My previous post looked at writing put options as a means of enhancing yields on cash and forcibly buying the dips. The other use of options is as a speculative investment - either buying call options to benefit from an anticipated rise in the price of the underlying asset or buying put options to benefit from an anticipated fall in the price of the underlying asset.
Why use options instead of buying the underlying?
Options provide a degree of leverage. Put differently, you only have to invest a smaller amount of money to give the equivalent exposure to a much larger amount of money invested directly in the underlying. When you buy an option, you only have to pay the premium - you do not have to pay for the underlying unless and until the option is exercised (which may be never).
Another way of looking at investing in options is that you have limited downside (the premium) but greater and theoretically unlimited (or much less limited) upside. Investing $100 in options has the potential to produce a much bigger return than investing that same $100 in the underlying asset while only risking, at most, that $100.
What's the catch?
You can't get something for nothing. The sum of the premium on a call option and the strike price will always be greater than the market value of the underlying asset at the time the option is purchased. This means that even if the option ends up in the money (i.e. the underlying is worth more than the strike price), an investor can still lose money. Put differently, the price of the underlying not only has to move in the right direction, but it has to move by enough to make the investment profitable.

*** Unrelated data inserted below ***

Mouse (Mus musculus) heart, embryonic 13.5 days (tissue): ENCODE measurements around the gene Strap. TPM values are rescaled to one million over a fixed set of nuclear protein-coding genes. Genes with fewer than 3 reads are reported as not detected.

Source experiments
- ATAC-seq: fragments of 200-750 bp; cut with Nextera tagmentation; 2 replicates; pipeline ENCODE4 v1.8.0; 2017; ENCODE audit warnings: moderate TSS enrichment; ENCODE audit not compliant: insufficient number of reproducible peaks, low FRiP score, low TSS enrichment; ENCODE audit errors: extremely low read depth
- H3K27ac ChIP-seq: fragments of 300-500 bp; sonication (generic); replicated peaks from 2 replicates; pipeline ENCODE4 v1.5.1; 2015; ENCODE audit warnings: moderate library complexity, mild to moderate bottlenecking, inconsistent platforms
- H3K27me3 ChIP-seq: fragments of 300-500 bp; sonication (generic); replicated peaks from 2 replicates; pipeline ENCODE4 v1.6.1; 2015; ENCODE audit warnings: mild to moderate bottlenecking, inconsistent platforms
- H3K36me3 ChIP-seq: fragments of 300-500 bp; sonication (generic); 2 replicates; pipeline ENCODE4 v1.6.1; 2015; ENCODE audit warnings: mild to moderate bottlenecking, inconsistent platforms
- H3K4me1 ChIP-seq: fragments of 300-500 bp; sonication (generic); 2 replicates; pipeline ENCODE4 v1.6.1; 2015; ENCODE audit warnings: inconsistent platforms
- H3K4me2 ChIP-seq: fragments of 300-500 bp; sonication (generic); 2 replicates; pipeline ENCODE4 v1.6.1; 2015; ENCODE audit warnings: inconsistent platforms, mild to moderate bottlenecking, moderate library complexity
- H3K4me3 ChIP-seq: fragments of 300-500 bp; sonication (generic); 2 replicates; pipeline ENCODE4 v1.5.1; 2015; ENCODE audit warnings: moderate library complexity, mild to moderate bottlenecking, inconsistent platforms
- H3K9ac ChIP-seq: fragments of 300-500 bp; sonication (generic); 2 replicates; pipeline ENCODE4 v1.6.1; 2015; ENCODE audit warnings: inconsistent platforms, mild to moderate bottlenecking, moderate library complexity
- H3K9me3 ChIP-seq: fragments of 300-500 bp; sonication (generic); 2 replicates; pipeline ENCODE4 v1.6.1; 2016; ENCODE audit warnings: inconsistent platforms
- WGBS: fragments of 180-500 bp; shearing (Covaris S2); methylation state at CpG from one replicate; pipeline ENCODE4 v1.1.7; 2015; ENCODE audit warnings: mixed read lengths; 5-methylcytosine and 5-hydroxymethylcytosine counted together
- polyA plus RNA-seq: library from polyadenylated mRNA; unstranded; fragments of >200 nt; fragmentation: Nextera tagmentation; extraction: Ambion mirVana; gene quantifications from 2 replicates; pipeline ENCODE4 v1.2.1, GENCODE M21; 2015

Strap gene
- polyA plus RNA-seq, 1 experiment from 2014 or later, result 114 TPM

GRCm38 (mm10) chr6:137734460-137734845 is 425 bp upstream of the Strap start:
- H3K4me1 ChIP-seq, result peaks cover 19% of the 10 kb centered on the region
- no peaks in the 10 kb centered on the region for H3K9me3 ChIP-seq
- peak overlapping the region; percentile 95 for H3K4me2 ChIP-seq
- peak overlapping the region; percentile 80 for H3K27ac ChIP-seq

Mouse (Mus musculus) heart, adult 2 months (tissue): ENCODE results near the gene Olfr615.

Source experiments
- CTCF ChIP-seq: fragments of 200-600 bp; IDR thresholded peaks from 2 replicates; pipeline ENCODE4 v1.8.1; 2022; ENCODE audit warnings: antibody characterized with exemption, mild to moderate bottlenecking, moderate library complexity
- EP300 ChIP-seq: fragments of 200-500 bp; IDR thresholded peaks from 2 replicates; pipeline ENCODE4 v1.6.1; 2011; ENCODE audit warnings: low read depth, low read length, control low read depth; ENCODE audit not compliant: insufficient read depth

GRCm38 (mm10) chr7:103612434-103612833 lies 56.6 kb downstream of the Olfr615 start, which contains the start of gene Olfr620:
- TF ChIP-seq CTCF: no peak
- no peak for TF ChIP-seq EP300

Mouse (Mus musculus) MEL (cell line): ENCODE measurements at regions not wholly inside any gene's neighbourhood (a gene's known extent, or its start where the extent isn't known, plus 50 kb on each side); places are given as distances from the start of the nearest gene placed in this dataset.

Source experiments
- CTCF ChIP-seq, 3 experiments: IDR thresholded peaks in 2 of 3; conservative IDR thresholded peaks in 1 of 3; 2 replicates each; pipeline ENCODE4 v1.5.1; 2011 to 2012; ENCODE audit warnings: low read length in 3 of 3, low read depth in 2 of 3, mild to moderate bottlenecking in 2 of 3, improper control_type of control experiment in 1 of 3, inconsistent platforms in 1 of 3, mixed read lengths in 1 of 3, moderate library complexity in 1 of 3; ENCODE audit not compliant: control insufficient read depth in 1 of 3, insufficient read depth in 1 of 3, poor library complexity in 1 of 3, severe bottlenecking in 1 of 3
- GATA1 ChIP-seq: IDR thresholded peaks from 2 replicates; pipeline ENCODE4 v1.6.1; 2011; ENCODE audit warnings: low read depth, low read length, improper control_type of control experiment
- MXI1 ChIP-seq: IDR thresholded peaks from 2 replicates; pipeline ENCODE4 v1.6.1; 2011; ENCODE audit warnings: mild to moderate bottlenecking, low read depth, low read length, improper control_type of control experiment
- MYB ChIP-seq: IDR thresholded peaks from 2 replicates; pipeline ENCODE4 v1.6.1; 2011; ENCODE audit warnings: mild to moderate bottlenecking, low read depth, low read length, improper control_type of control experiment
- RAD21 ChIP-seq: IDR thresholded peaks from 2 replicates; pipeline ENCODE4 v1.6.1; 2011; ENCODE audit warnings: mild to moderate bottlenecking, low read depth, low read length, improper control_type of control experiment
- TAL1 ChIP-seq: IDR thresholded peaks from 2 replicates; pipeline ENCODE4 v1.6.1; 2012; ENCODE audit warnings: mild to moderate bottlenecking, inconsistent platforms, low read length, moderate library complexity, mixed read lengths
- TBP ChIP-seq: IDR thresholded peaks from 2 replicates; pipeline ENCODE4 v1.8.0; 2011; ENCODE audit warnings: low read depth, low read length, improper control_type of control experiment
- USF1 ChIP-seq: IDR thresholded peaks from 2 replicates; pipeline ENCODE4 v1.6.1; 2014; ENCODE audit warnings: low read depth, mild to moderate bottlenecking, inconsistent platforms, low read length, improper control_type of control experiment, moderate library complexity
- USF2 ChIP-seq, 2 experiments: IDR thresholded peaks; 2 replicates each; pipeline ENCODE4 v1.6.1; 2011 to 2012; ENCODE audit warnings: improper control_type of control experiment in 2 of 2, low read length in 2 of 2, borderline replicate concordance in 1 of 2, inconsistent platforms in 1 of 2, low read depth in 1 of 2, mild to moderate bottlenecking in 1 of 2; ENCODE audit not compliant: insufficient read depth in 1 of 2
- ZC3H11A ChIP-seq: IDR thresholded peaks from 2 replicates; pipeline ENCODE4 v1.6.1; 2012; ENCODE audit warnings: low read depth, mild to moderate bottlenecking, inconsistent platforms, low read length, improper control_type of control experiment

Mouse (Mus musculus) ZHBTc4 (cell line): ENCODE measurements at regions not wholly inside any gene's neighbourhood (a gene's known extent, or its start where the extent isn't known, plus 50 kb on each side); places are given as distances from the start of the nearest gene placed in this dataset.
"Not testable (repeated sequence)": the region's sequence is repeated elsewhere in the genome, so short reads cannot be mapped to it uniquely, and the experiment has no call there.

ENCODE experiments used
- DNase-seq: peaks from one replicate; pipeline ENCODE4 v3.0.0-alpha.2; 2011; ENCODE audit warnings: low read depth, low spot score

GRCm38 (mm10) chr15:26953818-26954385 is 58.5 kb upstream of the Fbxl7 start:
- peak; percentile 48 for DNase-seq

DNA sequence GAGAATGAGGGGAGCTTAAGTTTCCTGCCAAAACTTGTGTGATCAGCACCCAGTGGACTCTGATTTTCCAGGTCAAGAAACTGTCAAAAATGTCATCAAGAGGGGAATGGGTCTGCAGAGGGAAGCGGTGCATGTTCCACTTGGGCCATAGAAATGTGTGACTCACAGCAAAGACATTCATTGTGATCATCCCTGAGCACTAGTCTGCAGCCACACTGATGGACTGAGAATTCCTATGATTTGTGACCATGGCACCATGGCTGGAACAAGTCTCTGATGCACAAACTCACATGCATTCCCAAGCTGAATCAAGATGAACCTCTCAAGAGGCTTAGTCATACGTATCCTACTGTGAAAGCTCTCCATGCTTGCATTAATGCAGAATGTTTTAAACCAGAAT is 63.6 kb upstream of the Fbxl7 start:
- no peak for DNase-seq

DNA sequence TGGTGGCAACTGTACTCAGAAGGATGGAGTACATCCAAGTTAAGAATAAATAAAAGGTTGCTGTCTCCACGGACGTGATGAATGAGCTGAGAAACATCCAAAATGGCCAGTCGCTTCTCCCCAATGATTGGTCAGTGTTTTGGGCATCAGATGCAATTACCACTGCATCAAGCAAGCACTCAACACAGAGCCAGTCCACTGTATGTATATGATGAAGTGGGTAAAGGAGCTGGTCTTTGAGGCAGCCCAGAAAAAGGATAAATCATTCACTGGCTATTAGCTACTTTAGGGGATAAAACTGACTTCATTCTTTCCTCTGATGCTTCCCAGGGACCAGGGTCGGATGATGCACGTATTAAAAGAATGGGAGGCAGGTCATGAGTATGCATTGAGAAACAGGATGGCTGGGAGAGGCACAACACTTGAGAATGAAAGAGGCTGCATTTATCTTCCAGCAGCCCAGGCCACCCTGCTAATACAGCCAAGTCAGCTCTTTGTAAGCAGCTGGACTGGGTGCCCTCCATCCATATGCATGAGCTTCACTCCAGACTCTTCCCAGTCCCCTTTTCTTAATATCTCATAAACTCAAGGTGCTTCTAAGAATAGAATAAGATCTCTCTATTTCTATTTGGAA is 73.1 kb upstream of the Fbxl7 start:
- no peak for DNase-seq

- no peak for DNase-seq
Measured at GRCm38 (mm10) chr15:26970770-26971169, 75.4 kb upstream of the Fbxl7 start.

The other catch is time. Options have a finite life. As they get nearer to maturity, all other things being equal, the value of the option will decay. If you buy a call option and the price of the underlying remains unchanged, the value of the option will fall. Where the strike price remains above the underlying share price at expiry, the option will end up being worthless and an investor will sustain a total loss of the original investment.
An investment of $100 in options is much more likely to suffer a 100% loss than the same $100 invested in the underlying asset.
To use a recent example, the call warrants (options) I purchased over Hutchison Whampoa on 24 July are currently worth about 14% less than what I paid for them. The same investment in shares of Hutchison Whampoa would have shown a loss of about 6% over the same time period. Of course, these warrants do not expire until 19 July 2011 so I still have some time for the underlying to move sufficiently in my favour to make a profit. If this does not happen, then I risk losing the entire investment.
Needless to say, I only put very small sums of money into buying options.